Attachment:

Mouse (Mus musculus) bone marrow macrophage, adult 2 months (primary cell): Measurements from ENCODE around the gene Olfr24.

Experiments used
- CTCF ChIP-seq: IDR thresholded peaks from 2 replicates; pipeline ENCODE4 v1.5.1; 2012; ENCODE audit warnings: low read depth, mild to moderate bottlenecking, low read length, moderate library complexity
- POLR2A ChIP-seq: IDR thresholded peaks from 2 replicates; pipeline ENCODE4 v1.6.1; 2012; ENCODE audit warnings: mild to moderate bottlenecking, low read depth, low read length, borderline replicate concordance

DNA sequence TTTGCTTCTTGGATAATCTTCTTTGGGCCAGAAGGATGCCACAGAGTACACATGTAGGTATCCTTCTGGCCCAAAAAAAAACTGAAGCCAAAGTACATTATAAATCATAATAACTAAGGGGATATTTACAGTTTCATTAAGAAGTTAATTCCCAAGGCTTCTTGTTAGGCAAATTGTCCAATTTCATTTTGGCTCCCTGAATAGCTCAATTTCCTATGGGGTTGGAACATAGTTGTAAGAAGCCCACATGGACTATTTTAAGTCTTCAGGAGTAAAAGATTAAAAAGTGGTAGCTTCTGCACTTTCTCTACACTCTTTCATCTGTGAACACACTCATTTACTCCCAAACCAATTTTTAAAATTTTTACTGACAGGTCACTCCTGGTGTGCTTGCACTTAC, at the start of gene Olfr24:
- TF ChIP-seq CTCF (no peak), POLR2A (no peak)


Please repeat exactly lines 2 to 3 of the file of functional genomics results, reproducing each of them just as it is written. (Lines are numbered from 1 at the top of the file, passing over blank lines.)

Experiments used
- CTCF ChIP-seq: IDR thresholded peaks from 2 replicates; pipeline ENCODE4 v1.5.1; 2012; ENCODE audit warnings: low read depth, mild to moderate bottlenecking, low read length, moderate library complexity